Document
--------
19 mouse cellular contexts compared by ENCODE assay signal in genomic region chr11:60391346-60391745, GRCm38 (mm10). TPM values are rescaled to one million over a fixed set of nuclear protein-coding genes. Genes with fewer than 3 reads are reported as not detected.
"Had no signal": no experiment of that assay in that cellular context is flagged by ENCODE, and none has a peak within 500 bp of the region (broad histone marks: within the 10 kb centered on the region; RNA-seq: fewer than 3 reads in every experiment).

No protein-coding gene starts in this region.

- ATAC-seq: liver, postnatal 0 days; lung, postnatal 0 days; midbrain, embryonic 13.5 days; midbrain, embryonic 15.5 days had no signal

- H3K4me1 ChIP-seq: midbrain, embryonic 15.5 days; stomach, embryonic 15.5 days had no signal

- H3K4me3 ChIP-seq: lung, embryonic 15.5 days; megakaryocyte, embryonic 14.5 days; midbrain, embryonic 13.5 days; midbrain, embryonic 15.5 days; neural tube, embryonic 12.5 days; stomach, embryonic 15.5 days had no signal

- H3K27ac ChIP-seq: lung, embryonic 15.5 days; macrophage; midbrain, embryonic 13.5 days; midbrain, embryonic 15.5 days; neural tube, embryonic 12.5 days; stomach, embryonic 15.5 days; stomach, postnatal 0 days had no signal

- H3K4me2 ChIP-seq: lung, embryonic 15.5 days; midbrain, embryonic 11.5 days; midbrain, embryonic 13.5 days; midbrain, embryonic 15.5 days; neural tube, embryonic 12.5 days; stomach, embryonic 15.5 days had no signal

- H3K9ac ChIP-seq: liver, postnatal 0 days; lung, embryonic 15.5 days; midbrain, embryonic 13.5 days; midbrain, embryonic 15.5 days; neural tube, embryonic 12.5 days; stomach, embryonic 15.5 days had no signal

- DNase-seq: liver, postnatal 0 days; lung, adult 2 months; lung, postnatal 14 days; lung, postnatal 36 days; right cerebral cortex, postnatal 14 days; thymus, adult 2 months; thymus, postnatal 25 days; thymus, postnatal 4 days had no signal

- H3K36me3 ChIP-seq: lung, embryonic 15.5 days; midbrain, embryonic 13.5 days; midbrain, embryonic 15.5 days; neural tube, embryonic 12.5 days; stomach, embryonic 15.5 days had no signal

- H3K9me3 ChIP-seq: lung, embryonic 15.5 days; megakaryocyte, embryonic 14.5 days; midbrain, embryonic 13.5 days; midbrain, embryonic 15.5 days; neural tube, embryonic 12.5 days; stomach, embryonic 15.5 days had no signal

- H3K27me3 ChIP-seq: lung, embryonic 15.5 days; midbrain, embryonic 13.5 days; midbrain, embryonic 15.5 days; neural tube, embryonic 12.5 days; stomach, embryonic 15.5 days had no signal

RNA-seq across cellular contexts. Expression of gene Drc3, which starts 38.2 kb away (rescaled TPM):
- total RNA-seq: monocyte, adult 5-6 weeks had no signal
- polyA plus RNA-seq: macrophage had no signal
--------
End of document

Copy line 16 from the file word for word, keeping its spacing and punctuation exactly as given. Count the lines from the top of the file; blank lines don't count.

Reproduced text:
- polyA plus RNA-seq: macrophage had no signal